For months, the Trump administration had been warning, at first, then outright threatening Turkey against following through with an agreement struck last year to purchase the advanced Russian S-400 missile defense system, and despite several "fake news" reports that Erdogan had canceled the deal with Moscow, Turkey ultimately said it would go ahead and receive the Russian missiles, demonstrative flipping off its NATO allies.
But if Erdogan was hoping that Trump would be all bark and no bite when it comes to retaliating against this painfully obvious snub of its "western" allies, well he had another thing coming.
Late on Thursday, the Turkish lira suddenly tumbled when Washington made it clear that this aggression will not stand, and the White House said it had terminated a preferential trade agreement with Turkey, finding the country no longer needed help as a developing country. However, the US did halve tariffs on Turkish steel from 50% to 25%.
Stating that Turkey received the preferential treatment in 1975 under the Generalized System of Preferences (GSP), which allows products to enter the US duty-free, US President Donald Trump said in the proclamation, "I have determined that, based on its level of economic development, it is appropriate to terminate Turkey's designation as a beneficiary developing country effective May 17, 2019."
"Consistent with my determination that it is appropriate to terminate the designation of Turkey as a beneficiary developing country under the GSP, effective May 17, 2019, I have determined to remove it from the list of developing country WTO Members exempt from application of the safeguard measures on CSPV products and large residential washers," the proclamation said.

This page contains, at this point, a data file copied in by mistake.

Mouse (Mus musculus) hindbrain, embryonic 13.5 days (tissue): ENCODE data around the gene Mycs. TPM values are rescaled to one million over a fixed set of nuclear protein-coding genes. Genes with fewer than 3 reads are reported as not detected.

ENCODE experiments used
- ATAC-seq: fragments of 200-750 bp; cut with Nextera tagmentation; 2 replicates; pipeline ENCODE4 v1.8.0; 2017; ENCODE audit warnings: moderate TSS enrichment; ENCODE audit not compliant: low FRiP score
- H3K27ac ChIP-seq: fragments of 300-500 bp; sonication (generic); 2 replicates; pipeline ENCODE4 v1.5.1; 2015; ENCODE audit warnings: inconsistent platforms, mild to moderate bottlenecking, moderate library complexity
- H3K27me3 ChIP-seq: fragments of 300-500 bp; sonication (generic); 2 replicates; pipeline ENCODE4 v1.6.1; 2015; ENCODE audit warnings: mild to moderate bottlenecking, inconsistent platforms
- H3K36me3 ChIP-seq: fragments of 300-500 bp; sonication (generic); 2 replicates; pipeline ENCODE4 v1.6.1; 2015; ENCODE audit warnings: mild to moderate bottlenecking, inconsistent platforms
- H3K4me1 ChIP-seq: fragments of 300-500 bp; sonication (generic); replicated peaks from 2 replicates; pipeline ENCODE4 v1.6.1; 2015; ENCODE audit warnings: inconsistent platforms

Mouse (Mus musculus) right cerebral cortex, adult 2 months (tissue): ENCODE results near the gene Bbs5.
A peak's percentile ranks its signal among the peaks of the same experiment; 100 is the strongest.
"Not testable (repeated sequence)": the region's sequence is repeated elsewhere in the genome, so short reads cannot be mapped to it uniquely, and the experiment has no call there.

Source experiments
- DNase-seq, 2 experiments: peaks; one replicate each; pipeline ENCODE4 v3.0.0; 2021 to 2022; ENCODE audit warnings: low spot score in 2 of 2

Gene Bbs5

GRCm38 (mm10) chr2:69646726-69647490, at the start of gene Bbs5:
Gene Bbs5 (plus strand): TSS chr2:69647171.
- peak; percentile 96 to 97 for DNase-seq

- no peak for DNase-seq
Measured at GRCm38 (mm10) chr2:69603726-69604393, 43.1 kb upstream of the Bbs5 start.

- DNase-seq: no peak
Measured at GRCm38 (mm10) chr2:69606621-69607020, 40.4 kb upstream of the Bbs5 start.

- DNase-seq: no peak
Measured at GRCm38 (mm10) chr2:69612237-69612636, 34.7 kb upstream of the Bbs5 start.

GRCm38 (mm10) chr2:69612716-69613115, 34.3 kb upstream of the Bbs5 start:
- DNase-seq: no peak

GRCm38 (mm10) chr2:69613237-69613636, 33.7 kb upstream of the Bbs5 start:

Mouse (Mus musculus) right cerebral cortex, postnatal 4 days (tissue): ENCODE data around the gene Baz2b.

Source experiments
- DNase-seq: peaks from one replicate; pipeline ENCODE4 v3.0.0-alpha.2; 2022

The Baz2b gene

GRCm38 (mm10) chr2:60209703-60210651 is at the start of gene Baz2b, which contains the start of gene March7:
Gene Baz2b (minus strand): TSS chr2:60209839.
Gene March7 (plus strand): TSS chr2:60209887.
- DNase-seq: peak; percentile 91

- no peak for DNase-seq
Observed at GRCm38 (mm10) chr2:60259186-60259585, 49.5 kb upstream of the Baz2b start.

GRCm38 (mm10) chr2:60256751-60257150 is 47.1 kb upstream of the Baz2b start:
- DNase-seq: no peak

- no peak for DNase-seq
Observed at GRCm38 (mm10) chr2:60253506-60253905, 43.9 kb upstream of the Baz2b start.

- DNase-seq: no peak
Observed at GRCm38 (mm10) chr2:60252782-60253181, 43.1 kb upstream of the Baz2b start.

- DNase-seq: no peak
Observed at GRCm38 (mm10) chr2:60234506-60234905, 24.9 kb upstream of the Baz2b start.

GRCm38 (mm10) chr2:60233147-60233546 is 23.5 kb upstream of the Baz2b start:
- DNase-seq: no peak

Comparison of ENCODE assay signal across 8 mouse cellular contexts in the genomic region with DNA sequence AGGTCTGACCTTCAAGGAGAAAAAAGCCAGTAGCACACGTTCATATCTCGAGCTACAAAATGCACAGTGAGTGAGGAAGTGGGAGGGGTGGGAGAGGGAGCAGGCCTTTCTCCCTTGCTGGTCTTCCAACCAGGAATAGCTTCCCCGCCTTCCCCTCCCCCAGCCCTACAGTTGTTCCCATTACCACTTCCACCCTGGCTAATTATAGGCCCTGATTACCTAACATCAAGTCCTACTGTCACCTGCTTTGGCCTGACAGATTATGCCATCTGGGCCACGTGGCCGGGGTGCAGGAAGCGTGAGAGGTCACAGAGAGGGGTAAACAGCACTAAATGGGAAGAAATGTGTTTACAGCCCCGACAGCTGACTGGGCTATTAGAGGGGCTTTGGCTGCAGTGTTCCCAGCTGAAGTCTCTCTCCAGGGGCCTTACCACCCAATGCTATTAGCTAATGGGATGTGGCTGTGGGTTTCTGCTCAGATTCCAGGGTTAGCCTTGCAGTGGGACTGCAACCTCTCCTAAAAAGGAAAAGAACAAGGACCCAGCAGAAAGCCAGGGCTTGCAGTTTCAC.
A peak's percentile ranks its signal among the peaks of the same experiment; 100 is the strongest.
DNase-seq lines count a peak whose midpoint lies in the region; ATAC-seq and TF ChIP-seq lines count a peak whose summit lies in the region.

Mitigating the move, the White House also said that it will "remove the higher tariff on steel imports from Turkey" and instead impose a 25 percent ad valorem tariff on the imports from Turkey, "commensurate with the tariff imposed on such articles imported from most countries."
White House explained that the change is due to imports of steel articles from Turkey falling by 48% in 2018, “with the result that the domestic industry’s capacity utilization has improved at this point to approximately the target level recommended” in Commerce Sec.’s report.
In March, US Trade Rep Robert Lighthizer noted the administration's intention to remove Turkey from the list of nations benefiting from the GSP.
The announcement comes at a very painful time for Turkey, which has been gripped in a stagflationary recession since March 2019, which has sent the Lira plunging, while the country's inflation has soared. Predictably, with traders already on edge, and looking at how the US could retaliate for Erdogan's unwillingness to budge on the Russian S-400 order, the Turkish lira tumbled as much as 1%, as the USDTRY spiked from 6.058 to 6.10 before recouping some losses.
Earlier today, Moody's warned that if the Turkish government didn't put forward "a credible broad-based plan to address the structural issues" and avoid a downgrade, "and in the near-term dampen the market volatility pressure on the lira," it would result in a downgrading of the country's sovereign credit rating.
According to Moody's, the Turkish government's interest payments rose over 30% in nominal terms in 2018 and almost 50% in the first three months of 2019. The credit rating agency said it expects interest payments to reach 8.2% of government revenue this year, up from a mere 5.9% in 2017, "eroding" the government's fiscal strength.
But the bigger risk facing Turkey is that the amount of foreign denominated debt repayments for the balance of 2019 exceed the nation's entire stock of FX reserves, excluding gold.
Which means that within a few months, Erdogan may be forced to make the same choice as Venezuela: liquidate the nation's gold ,or hyperinflate. The third option, admit defeat and beg for an IMF bailout will never happen as long as "executive president" Erdogan is in charge.